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O, let us exalt our dear Lord and proclaim,
In songs of true gratitude, praise to His name!
As songs of the angels in sweetest accord,
Our thanks and our praises shall rise to the Lord.
-- Zion's Harp # 165

Composer Bio Information

Nicolai, Philipp's bio information

August 10, 1556 - October 26, 1608

Born: August 10, 1556 - Mengeringhausen (near Arolsen), Hessen, Germany
Died: October 26, 1608 - Hamburg, Germany

Philipp Nicolai was the son of a Lutheran pastor. He studied theology at the universities of Erfurt and Wittenberg, 1575-1579, and became a pastor himself. It was a time of religious wars in Europe, and several times he had to flee or go into hiding and minister to his congregations secretly in house meetings. He was a theological writer, defending Lutheran theology chiefly against Calvinistic opponents. He also preached with great power and effectiveness. In 1588 he became pastor at Altwildungen, in 1596 he became pastor at Unna in Westphalia, and in 1601 pastor in Hamburg. But he is remembered today for writing two hymns.

While he was pastor in Westphalia, the plague took 1300 of his parishioners, mostly in the latter half of 1597, 170 in one week. To comfort his parishioners, he wrote a series of meditations which he called Freudenspiegel (Mirror of Joy), and to this he appended two hymns, both of which have become world-famous.

The first hymn was, "Wake, awake, for night is flying" (Wachet auf, ruft uns die Stimme). It uses the image of the watchman on a city wall (Isaiah 52:8), and of the Parable of the Bridesmaids welcoming the Bridegroom to the Marriage Feast (Matthew 25:1-13), and of the Song of Triumph in Heaven (Revelation 19:6-9). It is a favorite Advent hymn.

The second hymn was, "How bright appears the morning star" (Wie schoen leuchtet der Morgenstern). This also, with a wealth of imagery, hails Christ as our deliverer, and celebrates his triumph. It has become a favorite wedding hymn, but is also sung for Advent, for Christmas, for Epiphany, and and as a general hymn of praise.

Nicolai wrote both the words and the tunes, but the arrangements we know are due to Bach. The earliest English translations are those of Catherine Winkworth, but there have been many translations since, some of them (especially for the second hymn) content to reproduce the general spirit of the original words rather than their specific meaning. In addition, several hymn-writers have set their own words (in various languages) to one of Nicolai's tunes. If pure quality, without respect to quantity, were our criterion, Nicolai would have to be ranked as history's greatest chorale-writer, and one of its greatest hymn-writers.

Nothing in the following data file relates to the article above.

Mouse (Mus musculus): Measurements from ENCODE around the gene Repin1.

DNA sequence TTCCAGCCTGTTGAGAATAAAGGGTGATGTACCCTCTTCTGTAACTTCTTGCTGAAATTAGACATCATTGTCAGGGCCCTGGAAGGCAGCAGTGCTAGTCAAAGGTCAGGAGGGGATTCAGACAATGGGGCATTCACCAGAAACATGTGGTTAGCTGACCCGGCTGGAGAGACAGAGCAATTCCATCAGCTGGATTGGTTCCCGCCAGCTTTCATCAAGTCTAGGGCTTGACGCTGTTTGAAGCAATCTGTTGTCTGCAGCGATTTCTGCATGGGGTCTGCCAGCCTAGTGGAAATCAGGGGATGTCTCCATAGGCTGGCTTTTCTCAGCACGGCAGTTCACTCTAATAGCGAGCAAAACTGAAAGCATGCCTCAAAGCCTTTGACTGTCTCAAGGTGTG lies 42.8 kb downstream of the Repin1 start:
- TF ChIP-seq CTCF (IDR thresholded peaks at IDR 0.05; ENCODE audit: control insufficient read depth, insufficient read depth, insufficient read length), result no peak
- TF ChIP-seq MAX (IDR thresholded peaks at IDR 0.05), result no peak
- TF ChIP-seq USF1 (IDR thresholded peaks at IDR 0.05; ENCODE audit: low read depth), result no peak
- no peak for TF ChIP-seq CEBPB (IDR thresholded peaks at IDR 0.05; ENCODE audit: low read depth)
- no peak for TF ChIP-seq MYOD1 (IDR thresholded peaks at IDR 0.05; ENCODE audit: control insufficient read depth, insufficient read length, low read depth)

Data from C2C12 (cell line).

Links to other Sites:
German Hymn-writers of the 1600’s (James Kiefer's Christian Biographies) - http://elvis.rowan.edu/~kilroy/JEK/10/24.html

Philipp Nicolai (Cyber Hymnal) - http://www.cyberhymnal.org/bio/n/i/nicolai_p.htm

Philip Nicolai (CCEL) - http://www.ccel.org/w/winkworth/singers/htm/nicolai.htm

Source: http://www.bach-cantatas.com/Lib/Nicolai.html


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Born: August 10, 1556, Mengeringhausen (near Arolsen), Hessen, Germany.

Died: October 26, 1608, Hamburg, Germany.

Buried: Katharinenkirche, Hamburg, Germany. Sadly, the church was almost destroyed in World War II, though it was restored in the 1950’s.

Son of a Lutheran clergyman, Nicolai studied theology at the Universities of Erfurt and Wittenberg from about 1575 to 1579. He then became pastor in Herdecke an der Ruhr, but was driven out by Spanish Counter-Reformation mercenary troops during the religious war. He moved to Köln (Cologne), a thoroughly Catholic city, and was a preacher of the Lutheran congregations, who at that time met secretly in houses.